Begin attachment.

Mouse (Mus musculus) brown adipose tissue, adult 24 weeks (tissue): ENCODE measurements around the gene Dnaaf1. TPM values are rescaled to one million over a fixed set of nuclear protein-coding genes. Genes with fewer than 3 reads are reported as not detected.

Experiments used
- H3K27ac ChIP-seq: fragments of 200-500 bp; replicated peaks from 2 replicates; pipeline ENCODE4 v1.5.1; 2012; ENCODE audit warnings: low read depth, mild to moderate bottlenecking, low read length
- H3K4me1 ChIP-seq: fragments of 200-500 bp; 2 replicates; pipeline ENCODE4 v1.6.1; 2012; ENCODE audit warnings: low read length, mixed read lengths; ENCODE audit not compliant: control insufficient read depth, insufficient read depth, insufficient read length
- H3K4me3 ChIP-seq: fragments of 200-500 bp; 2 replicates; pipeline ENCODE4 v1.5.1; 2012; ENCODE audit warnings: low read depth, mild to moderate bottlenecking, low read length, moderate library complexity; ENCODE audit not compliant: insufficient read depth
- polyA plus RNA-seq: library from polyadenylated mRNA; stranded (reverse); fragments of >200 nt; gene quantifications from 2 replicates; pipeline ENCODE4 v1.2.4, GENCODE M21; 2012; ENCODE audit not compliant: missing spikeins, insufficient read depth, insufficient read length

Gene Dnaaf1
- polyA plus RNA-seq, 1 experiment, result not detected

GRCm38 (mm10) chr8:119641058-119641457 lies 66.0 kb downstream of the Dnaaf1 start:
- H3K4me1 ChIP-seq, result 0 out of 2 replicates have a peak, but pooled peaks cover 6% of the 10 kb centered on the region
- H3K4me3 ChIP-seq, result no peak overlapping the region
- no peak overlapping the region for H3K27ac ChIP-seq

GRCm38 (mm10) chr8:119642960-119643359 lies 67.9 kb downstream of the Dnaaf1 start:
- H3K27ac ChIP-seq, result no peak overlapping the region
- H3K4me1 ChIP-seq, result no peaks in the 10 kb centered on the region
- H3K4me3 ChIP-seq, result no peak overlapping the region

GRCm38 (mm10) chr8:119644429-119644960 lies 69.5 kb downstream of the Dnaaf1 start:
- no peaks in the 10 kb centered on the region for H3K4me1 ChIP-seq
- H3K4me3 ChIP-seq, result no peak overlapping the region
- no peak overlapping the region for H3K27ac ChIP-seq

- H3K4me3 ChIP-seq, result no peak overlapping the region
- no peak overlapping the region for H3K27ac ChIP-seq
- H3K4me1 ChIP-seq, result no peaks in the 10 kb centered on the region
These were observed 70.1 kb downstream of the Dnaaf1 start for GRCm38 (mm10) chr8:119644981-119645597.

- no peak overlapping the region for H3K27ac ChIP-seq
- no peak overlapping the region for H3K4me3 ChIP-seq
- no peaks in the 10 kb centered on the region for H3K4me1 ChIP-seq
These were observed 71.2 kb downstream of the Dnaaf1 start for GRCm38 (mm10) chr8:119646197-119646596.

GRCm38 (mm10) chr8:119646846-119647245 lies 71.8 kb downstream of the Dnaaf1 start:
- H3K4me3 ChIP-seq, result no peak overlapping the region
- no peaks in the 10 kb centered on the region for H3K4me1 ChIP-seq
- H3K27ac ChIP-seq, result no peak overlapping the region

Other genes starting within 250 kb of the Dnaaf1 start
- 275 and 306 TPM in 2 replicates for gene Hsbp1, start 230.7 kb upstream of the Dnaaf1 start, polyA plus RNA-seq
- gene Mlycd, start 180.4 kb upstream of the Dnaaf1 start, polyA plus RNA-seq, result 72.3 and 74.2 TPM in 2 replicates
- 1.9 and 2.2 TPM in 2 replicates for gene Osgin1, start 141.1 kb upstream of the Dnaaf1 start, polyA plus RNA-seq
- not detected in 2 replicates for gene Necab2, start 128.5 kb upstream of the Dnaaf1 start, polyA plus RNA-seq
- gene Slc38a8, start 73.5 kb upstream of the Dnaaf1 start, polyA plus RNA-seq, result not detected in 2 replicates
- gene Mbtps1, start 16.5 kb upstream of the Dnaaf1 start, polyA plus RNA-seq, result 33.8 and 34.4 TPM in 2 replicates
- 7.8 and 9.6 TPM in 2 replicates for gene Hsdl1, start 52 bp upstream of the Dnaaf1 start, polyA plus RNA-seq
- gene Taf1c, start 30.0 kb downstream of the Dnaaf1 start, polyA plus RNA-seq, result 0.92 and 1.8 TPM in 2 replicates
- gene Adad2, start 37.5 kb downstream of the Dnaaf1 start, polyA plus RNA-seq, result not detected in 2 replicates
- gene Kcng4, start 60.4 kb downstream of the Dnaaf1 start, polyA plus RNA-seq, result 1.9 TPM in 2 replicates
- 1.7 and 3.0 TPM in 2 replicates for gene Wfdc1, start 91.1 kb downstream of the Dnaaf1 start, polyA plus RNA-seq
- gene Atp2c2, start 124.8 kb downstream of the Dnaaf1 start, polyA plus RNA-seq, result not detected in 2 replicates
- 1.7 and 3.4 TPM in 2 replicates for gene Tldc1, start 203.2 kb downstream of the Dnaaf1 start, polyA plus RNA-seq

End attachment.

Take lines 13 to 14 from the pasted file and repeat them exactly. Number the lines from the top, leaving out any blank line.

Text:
GRCm38 (mm10) chr8:119642960-119643359 lies 67.9 kb downstream of the Dnaaf1 start:
- H3K27ac ChIP-seq, result no peak overlapping the region